Nicola Sacco and Bartolomeo Vanzetti
In 1920, Nicola Sacco and Bartolomeo Vanzetti were arrested for the killing of a guard during the robbery of a shoe factory in Braintree, Massachusetts. With their conviction, based on what some considered flimsy evidence, the two Italian anarchists became symbols and causes célèbre for liberals across the globe. Nevertheless, after several appeals, Sacco and Vanzetti were condemned to death and executed in the electric chair.
The following are excerpts from Vanzetti’s court statement:
“Now, I should say that I am not only innocent of all these things, not only have I never committed a real crime in my life–though some sins but not crimes–not only have I struggled all my life to eliminate crimes, the crimes that the official law and the moral law condemns, but also the crime that the moral law and the official law sanction and sanctify,–the exploitation and the oppression of the man by the man, and if there is a reason why I am here as a guilty man, if there is a reason why you in a few minutes can doom me, it is this reason and none else.
We were tried during a time whose character has now passed into history. I mean by that, a time when there was a hysteria of resentment and hate against the people of our principles, against the foreigner, against slackers, …
Well, I have already say that I not only am not guilty of these two crimes, but I never committed a crime in my life,–I have never stolen and I have never killed and I have never spilt blood, and I have fought against crime, and I have fought and I have sacrificed myself even to eliminate the crimes that the law and the church legitimate and sanctify.
This is what I say: I would not wish to a dog or to a snake, to the most low and misfortunate creature of the earth–I would not wish to any of them what I have had to suffer for things that I am not guilty of. I am suffering because I am a radical and indeed I am a radical; I have suffered because I was an Italian, and indeed I am an Italian; I have suffered more for my family and for my beloved than for myself; but I am so convinced to be right that you can only kill me once but if you could execute me two times, and if I could be reborn two other times, I would live again to do what I have done already.
I have finished. Thank you.”
1. What crimes are sanctioned by the church and the law according to Vanzetti? How has he become a victim of this crime?
2. To what “crimes” does Vanzetti admit his guilt? What is his attitude toward the treatment he has received by American justice? To what extent, does it seem, has anti-immigration sentiment caused the conviction of Sacco and Vanzetti?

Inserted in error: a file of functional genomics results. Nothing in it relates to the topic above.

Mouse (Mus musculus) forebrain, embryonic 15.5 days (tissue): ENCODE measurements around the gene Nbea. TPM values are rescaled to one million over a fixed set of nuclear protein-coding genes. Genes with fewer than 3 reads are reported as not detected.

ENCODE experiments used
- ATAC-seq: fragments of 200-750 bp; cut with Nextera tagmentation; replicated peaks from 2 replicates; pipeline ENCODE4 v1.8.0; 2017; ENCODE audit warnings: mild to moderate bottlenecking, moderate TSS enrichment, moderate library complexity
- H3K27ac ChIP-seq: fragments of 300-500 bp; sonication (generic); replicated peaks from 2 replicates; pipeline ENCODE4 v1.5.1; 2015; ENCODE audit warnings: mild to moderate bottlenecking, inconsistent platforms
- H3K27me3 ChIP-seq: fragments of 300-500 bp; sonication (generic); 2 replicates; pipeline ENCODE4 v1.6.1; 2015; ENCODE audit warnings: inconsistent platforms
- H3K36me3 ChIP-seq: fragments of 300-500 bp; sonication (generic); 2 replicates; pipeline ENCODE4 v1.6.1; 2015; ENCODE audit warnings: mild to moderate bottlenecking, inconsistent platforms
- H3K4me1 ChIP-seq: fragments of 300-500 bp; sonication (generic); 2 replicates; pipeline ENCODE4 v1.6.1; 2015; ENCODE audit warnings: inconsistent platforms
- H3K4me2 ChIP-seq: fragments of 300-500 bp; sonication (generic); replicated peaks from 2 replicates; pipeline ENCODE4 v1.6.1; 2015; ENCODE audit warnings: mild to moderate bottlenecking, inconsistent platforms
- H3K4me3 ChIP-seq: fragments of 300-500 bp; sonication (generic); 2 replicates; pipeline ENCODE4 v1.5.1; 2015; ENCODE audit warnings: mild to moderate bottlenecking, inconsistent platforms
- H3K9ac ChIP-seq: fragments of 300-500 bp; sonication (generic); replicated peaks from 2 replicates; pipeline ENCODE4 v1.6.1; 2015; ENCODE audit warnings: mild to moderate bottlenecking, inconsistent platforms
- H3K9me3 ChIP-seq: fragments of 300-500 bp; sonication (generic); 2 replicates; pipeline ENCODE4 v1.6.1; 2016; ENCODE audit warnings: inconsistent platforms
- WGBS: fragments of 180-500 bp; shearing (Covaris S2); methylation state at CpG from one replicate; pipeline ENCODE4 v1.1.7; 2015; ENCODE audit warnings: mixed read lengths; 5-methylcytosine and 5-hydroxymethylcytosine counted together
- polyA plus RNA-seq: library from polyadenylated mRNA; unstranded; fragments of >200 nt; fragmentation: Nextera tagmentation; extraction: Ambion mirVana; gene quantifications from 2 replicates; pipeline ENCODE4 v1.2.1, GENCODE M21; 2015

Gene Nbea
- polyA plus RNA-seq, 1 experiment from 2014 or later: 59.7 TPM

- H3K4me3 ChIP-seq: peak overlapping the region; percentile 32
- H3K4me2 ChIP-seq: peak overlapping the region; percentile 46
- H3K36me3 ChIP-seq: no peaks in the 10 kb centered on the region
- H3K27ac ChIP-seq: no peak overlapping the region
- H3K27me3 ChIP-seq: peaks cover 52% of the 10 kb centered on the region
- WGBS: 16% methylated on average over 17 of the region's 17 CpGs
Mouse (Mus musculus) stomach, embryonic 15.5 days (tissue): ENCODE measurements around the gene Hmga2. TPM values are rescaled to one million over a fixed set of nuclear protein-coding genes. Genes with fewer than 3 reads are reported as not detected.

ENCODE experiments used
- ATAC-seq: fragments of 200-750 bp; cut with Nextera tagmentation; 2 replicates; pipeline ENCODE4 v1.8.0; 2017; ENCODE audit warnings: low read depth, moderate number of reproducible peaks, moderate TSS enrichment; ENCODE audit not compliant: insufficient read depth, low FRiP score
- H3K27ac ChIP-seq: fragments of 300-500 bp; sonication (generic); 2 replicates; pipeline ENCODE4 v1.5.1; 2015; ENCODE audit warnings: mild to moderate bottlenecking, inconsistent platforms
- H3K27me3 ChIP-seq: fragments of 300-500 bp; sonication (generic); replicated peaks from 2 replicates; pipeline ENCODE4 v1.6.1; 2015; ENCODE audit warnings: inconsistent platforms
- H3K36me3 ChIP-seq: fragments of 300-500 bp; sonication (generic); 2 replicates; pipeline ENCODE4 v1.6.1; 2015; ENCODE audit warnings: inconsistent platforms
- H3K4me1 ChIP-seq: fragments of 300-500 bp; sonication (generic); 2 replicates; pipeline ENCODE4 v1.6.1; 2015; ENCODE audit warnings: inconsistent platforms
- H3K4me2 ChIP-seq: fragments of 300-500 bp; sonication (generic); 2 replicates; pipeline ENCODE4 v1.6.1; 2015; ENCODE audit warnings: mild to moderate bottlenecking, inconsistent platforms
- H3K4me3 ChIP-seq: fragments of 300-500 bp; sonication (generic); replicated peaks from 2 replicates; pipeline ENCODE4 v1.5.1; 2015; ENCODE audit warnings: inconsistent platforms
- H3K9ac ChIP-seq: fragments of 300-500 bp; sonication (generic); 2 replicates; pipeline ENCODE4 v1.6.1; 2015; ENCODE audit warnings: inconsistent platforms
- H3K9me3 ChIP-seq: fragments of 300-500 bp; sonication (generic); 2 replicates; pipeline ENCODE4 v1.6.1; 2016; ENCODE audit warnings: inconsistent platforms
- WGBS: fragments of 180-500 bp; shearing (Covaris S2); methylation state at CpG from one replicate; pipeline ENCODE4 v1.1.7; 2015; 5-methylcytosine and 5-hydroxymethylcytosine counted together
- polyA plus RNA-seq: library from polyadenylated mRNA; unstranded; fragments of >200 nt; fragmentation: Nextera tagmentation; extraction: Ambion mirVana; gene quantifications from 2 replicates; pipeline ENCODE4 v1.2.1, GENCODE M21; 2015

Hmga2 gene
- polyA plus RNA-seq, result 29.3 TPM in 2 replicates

3. Is it possible, given the political and emotional climate of these present times in America that a similar event could occur as what happened in 1920? Support your answer with facts.
This is the compelling story of two Italian immigrants – admitted anarchists – on trial for robbery. The Sacco-Vanzetti case personified the fear Americans had in immigrants, anarchists, communism, and other political radicals. As these two men were both immigrants and admitted to being anarchists and dodging the drafts, however, their guilt of the crimes is still debated today.
For more than six years the Sacco-Vanzetti case has been before the courts ofMassachusetts. In a state where ordinary murder trials are promptly dispatchedsuch extraordinary delay in itself challenges attention. The fact is that along succession of disclosures has aroused interest far beyond the boundariesof Massachusetts and even of the United States, until the case has become oneof those rare which are of international concern. The aim ofthis paper is to give in the briefest compass an accurate résumé of the factsof the case from its earliest stages to its present posture.
Sacco and Vanzetti – Usa Online Essays
The Sacco and Vanzetti case was unjust, unfair, and extremely one sided. Sacco and Vanzetti were convicted because of their radical beliefs and ethnic background.
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Investigations in the aftermath of the executions continued throughout the 1930s and 1940s. The publication of the men's letters, containing eloquent professions of innocence, intensified belief in their wrongful execution. Additional ballistics tests and incriminating statements by the men's acquaintances have clouded the case. On August 23, 1977—the 50th anniversary of the executions—Massachusetts Governor issued a proclamation that Sacco and Vanzetti had been unfairly tried and convicted and that "any disgrace should be forever removed from their names". Writer Bruce Watson, in his introduction to the 2007 re-printing of , noted "Sacco and Vanzetti are still on trial and probably always will be."
Sacco and vanzetti case essay - Little Pixel Studio
Celebrated writers, artists, and academics pleaded for their pardon or for a new trial. Harvard law professor and future Supreme Court justice argued for their innocence in a widely read article that was later published in book form. Sacco and Vanzetti were scheduled to die in April 1927, accelerating the outcry. Responding to a massive influx of urging their pardon, Massachusetts governor appointed a three-man commission to investigate the case. After weeks of secret deliberation that included interviews with the judge, lawyers, and several witnesses, the commission upheld the verdict. Sacco and Vanzetti were executed in the electric chair just after midnight on August 23, 1927. Subsequent riots destroyed property in Paris, London, and other cities.